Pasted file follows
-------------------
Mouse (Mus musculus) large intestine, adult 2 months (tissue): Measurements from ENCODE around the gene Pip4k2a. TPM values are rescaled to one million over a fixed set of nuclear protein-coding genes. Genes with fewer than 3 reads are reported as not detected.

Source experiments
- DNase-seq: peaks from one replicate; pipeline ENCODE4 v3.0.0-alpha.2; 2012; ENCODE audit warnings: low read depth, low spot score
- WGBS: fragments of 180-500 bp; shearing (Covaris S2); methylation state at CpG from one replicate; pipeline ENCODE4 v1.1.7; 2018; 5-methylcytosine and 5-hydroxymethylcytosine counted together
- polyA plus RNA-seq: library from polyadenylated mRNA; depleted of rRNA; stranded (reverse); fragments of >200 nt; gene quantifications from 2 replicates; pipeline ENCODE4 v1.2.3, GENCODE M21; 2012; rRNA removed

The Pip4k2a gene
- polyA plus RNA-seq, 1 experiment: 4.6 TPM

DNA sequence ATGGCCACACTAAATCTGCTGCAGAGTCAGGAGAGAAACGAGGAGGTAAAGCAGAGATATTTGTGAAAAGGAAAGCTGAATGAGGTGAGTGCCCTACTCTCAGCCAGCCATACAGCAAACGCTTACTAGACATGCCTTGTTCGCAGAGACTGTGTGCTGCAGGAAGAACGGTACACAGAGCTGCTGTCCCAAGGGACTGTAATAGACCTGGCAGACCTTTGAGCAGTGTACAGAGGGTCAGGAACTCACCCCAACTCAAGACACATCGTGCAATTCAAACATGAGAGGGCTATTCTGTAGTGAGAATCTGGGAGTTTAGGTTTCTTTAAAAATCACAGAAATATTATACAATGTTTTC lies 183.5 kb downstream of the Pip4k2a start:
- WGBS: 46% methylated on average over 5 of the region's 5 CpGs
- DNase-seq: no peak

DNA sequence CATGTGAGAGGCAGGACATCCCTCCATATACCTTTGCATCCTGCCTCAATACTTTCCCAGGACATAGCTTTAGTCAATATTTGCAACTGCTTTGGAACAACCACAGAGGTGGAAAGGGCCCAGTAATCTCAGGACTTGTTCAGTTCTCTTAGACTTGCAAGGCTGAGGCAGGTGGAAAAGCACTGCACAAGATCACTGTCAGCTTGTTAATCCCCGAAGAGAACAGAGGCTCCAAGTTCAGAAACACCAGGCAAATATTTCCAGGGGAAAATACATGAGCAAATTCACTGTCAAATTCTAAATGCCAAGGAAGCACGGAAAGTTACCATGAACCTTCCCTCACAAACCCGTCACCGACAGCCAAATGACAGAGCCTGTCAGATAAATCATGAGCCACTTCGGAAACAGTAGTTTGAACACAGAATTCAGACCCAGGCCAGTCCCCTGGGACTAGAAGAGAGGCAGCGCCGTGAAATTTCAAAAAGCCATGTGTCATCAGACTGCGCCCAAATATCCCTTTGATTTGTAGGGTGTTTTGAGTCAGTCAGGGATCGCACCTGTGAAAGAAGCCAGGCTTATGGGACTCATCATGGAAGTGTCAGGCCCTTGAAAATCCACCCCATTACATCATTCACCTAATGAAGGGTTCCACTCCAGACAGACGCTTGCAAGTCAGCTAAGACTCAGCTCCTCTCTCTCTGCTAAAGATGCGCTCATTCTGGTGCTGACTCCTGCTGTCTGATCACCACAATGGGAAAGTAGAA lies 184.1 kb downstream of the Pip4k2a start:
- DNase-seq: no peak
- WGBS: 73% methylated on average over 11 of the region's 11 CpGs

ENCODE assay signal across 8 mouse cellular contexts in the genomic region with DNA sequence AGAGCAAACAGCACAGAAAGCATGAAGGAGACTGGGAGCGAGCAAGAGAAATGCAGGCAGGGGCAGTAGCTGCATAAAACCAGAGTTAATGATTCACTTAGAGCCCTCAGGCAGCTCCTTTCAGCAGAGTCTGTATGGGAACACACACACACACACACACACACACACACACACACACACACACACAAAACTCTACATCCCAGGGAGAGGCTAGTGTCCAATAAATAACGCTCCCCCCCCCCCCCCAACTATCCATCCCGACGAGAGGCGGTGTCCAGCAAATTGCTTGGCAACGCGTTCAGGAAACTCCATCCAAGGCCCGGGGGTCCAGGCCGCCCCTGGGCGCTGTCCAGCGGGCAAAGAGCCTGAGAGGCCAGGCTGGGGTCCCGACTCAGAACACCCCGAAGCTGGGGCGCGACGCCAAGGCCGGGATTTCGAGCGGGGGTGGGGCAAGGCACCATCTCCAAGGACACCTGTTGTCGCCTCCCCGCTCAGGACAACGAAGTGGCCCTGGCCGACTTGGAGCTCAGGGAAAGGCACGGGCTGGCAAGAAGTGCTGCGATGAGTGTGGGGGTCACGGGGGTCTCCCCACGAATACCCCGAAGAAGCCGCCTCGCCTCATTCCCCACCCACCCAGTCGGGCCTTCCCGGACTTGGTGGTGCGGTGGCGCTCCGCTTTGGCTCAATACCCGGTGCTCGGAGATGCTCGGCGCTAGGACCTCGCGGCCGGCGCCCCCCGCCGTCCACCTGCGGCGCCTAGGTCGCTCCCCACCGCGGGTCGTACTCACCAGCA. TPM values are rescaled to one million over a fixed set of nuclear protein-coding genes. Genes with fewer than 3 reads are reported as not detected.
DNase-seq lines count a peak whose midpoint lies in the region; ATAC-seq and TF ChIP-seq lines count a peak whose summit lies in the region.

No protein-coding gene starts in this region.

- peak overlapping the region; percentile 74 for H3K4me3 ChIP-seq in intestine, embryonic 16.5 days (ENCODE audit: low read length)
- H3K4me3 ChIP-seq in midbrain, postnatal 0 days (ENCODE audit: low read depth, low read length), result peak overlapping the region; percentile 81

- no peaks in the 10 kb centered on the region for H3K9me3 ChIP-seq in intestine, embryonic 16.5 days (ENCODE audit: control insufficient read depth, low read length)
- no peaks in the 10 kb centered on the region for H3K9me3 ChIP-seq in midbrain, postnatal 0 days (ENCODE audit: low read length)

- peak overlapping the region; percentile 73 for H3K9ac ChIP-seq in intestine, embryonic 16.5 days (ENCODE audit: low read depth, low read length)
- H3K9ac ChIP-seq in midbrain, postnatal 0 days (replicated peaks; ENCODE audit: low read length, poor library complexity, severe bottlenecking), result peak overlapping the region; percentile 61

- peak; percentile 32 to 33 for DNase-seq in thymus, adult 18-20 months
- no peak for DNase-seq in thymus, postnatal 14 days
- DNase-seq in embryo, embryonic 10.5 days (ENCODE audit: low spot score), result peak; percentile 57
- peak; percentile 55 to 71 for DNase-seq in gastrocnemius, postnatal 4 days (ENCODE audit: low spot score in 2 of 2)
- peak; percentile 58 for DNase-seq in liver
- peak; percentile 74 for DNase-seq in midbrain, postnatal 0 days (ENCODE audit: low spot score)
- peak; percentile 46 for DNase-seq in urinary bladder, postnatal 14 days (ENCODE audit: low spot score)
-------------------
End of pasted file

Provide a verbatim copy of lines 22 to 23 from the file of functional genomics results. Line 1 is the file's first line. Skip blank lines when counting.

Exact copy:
- H3K9ac ChIP-seq in midbrain, postnatal 0 days (replicated peaks; ENCODE audit: low read length, poor library complexity, severe bottlenecking), result peak overlapping the region; percentile 61

- peak; percentile 32 to 33 for DNase-seq in thymus, adult 18-20 months